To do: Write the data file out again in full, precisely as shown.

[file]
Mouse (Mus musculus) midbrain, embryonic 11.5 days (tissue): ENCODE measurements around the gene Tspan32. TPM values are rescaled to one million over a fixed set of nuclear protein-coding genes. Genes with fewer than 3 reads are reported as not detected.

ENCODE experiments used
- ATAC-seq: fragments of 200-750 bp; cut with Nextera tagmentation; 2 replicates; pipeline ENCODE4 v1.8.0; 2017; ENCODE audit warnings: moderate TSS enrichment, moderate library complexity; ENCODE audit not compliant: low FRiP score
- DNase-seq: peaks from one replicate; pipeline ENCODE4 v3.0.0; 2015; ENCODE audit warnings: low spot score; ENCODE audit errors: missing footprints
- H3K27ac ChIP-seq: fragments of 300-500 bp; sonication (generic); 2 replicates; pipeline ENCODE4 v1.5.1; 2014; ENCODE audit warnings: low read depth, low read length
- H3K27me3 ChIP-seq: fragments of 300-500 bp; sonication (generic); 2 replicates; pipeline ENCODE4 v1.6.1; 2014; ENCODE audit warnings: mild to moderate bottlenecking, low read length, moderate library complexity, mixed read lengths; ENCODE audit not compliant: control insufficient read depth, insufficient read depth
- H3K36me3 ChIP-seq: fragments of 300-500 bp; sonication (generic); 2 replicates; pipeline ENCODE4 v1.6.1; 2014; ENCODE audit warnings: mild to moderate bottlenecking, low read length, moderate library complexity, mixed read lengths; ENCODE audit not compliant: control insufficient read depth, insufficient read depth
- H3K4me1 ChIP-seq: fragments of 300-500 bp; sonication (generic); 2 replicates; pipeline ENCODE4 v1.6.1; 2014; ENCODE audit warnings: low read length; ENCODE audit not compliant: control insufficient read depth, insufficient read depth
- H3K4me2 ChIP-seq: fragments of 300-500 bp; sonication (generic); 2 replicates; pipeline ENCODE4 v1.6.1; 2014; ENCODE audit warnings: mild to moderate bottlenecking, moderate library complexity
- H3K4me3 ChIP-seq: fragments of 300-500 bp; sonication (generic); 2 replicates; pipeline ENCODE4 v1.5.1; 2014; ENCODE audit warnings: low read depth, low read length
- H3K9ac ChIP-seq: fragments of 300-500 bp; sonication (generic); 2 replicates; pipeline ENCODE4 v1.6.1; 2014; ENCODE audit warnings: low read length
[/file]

Mouse (Mus musculus) midbrain, embryonic 11.5 days (tissue): ENCODE measurements around the gene Tspan32. TPM values are rescaled to one million over a fixed set of nuclear protein-coding genes. Genes with fewer than 3 reads are reported as not detected.

ENCODE experiments used
- ATAC-seq: fragments of 200-750 bp; cut with Nextera tagmentation; 2 replicates; pipeline ENCODE4 v1.8.0; 2017; ENCODE audit warnings: moderate TSS enrichment, moderate library complexity; ENCODE audit not compliant: low FRiP score
- DNase-seq: peaks from one replicate; pipeline ENCODE4 v3.0.0; 2015; ENCODE audit warnings: low spot score; ENCODE audit errors: missing footprints
- H3K27ac ChIP-seq: fragments of 300-500 bp; sonication (generic); 2 replicates; pipeline ENCODE4 v1.5.1; 2014; ENCODE audit warnings: low read depth, low read length
- H3K27me3 ChIP-seq: fragments of 300-500 bp; sonication (generic); 2 replicates; pipeline ENCODE4 v1.6.1; 2014; ENCODE audit warnings: mild to moderate bottlenecking, low read length, moderate library complexity, mixed read lengths; ENCODE audit not compliant: control insufficient read depth, insufficient read depth
- H3K36me3 ChIP-seq: fragments of 300-500 bp; sonication (generic); 2 replicates; pipeline ENCODE4 v1.6.1; 2014; ENCODE audit warnings: mild to moderate bottlenecking, low read length, moderate library complexity, mixed read lengths; ENCODE audit not compliant: control insufficient read depth, insufficient read depth
- H3K4me1 ChIP-seq: fragments of 300-500 bp; sonication (generic); 2 replicates; pipeline ENCODE4 v1.6.1; 2014; ENCODE audit warnings: low read length; ENCODE audit not compliant: control insufficient read depth, insufficient read depth
- H3K4me2 ChIP-seq: fragments of 300-500 bp; sonication (generic); 2 replicates; pipeline ENCODE4 v1.6.1; 2014; ENCODE audit warnings: mild to moderate bottlenecking, moderate library complexity
- H3K4me3 ChIP-seq: fragments of 300-500 bp; sonication (generic); 2 replicates; pipeline ENCODE4 v1.5.1; 2014; ENCODE audit warnings: low read depth, low read length
- H3K9ac ChIP-seq: fragments of 300-500 bp; sonication (generic); 2 replicates; pipeline ENCODE4 v1.6.1; 2014; ENCODE audit warnings: low read length